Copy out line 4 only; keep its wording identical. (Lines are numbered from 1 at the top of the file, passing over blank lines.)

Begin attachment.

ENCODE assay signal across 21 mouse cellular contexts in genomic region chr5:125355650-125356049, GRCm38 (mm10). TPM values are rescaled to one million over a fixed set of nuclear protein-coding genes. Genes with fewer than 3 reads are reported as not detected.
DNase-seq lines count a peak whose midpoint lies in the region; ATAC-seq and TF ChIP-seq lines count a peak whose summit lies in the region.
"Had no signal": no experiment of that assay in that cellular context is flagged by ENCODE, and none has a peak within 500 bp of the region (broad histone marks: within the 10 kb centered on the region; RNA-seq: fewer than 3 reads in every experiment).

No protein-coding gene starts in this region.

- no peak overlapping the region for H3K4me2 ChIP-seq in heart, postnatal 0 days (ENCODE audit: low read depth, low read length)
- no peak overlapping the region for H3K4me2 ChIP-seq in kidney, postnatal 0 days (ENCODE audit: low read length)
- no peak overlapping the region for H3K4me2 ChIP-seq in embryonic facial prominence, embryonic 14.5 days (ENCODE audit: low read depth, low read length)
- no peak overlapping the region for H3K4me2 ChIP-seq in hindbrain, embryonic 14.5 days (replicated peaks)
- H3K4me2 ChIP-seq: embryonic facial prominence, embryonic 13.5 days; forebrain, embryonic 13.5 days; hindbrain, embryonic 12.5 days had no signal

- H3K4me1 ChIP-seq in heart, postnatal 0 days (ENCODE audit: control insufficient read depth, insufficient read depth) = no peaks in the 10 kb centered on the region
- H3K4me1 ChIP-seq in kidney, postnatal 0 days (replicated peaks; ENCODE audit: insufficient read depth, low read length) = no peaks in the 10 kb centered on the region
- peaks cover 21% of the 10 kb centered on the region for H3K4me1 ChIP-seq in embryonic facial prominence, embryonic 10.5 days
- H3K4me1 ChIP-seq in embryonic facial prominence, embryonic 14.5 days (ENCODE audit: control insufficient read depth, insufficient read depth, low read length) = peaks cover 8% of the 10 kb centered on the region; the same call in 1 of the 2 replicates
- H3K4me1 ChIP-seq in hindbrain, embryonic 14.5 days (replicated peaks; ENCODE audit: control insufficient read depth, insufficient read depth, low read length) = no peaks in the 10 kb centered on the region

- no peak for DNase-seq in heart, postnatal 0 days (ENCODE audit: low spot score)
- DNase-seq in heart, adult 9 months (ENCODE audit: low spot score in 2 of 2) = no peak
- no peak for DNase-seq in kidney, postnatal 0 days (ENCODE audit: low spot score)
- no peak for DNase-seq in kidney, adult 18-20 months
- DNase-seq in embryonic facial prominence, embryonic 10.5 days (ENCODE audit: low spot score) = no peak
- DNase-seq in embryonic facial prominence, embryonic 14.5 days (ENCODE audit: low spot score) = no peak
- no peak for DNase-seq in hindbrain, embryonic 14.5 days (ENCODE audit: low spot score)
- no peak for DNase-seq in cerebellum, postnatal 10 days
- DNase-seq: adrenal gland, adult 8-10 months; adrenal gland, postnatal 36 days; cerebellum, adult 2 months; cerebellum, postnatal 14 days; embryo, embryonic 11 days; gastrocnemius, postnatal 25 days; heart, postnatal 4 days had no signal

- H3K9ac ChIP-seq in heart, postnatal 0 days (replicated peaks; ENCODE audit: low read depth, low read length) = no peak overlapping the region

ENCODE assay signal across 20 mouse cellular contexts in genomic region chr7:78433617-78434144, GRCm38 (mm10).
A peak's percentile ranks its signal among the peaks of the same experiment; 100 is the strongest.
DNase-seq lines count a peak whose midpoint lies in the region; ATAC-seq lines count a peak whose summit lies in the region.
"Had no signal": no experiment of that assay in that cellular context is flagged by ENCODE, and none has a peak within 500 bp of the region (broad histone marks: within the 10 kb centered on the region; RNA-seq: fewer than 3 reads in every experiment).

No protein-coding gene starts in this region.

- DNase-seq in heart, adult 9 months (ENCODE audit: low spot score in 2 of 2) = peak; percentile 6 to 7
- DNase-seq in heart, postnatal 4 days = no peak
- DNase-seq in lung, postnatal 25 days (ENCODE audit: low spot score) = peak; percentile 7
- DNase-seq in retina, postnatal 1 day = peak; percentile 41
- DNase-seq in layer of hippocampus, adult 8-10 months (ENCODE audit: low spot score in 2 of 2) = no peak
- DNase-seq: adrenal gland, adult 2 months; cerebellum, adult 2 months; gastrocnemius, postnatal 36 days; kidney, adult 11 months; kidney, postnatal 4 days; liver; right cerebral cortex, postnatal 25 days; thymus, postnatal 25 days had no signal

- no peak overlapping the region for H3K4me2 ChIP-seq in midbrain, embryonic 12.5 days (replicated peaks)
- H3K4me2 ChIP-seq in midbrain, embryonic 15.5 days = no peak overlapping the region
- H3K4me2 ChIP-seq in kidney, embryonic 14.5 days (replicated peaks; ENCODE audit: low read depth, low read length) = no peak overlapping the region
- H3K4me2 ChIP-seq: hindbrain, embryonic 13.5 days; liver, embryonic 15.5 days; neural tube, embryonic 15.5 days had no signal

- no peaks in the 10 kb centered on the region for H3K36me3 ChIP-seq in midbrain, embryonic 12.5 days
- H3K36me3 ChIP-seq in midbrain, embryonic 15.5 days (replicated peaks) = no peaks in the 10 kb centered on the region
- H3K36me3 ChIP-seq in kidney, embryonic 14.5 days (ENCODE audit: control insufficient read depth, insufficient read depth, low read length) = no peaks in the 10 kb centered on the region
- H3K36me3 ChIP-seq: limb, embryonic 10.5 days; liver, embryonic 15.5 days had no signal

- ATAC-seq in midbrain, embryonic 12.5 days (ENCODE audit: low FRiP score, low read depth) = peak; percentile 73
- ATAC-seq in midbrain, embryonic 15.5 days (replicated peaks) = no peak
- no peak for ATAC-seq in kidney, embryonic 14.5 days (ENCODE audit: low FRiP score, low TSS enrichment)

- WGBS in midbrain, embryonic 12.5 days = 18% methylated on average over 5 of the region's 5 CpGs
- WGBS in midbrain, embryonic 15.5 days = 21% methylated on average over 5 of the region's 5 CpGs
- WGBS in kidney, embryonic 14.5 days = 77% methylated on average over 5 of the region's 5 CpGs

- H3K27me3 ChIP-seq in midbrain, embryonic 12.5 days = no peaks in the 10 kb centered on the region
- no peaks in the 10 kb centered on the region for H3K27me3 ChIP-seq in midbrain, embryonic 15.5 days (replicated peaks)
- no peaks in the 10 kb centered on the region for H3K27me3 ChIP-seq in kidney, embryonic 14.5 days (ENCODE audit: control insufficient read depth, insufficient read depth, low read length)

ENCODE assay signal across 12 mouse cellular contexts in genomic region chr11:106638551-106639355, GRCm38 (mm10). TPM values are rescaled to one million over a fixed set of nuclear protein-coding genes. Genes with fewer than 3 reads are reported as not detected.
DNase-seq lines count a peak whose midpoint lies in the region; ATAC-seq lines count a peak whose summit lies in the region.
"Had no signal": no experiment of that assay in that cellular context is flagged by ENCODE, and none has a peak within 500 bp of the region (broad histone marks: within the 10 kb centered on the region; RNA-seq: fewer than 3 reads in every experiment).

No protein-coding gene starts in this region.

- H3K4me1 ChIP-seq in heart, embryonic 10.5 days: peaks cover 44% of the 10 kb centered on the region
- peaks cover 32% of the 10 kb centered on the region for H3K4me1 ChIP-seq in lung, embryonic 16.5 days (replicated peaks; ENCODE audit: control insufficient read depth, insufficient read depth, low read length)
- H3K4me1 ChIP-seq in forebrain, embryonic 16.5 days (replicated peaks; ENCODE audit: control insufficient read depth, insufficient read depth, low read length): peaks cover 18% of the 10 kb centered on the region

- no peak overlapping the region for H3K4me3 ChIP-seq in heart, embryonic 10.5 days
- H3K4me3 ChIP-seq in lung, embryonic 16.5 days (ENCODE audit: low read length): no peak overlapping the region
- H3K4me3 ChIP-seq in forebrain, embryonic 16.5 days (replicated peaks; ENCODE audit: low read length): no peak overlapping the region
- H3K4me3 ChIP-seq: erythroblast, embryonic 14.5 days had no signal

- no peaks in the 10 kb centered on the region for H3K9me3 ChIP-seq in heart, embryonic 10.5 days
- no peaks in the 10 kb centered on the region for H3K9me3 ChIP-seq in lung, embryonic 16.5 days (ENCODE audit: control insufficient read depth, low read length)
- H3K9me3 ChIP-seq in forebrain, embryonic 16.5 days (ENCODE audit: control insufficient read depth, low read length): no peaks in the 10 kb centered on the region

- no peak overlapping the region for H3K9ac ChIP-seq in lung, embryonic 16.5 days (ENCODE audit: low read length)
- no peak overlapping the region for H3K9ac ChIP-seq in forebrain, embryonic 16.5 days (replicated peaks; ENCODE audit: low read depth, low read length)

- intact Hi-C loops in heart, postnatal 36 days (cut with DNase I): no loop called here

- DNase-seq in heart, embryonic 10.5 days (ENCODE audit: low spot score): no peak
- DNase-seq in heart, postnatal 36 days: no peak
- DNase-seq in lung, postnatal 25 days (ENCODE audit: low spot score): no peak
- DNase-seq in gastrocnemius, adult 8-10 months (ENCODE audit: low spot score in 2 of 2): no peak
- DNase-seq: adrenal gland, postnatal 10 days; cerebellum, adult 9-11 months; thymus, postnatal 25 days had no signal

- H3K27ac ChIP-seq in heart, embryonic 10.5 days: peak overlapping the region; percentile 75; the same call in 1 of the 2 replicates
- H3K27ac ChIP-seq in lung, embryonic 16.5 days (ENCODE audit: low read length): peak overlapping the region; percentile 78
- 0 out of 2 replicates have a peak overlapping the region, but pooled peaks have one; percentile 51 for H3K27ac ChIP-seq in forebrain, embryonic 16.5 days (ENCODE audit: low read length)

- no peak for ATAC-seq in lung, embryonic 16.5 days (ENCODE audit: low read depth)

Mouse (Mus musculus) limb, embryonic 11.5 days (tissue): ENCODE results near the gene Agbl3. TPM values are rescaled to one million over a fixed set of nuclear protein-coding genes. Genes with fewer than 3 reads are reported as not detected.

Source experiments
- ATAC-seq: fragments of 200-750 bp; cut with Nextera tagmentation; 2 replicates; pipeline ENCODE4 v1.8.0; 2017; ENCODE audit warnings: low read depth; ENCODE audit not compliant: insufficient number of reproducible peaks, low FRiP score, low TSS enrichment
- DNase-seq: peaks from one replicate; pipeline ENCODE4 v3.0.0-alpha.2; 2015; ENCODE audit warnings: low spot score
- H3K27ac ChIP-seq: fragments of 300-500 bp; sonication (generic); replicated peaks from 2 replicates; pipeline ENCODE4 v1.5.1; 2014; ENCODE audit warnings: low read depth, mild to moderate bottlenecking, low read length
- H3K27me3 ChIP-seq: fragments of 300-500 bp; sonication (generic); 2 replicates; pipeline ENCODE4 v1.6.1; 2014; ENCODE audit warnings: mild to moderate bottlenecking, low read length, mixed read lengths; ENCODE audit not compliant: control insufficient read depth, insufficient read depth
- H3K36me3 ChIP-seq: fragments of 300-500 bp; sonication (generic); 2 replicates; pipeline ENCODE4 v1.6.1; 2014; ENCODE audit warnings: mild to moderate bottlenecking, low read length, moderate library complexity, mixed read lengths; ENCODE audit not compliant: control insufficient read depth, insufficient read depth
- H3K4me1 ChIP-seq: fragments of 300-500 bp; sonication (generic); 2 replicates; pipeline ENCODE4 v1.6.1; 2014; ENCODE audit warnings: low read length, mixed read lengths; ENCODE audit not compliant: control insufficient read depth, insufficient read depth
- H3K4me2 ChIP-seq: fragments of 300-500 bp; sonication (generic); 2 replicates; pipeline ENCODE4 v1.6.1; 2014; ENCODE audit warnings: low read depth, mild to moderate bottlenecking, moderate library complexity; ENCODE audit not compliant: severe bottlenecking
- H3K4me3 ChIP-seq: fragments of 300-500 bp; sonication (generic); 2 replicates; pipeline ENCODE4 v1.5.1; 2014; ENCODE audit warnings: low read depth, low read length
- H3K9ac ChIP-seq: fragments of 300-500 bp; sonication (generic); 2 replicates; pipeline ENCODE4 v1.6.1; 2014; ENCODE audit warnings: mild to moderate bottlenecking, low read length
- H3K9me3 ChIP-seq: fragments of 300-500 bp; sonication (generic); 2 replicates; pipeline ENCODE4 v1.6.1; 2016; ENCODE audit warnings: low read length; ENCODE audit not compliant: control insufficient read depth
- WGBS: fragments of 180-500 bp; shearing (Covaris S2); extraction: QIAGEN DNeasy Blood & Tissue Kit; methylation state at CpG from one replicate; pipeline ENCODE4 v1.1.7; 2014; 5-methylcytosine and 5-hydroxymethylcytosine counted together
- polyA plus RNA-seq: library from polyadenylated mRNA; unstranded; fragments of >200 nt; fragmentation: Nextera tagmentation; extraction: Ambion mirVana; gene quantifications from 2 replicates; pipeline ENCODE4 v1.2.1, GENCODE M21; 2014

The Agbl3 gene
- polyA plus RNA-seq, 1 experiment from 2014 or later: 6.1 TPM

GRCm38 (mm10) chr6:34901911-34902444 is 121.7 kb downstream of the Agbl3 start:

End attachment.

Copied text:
No protein-coding gene starts in this region.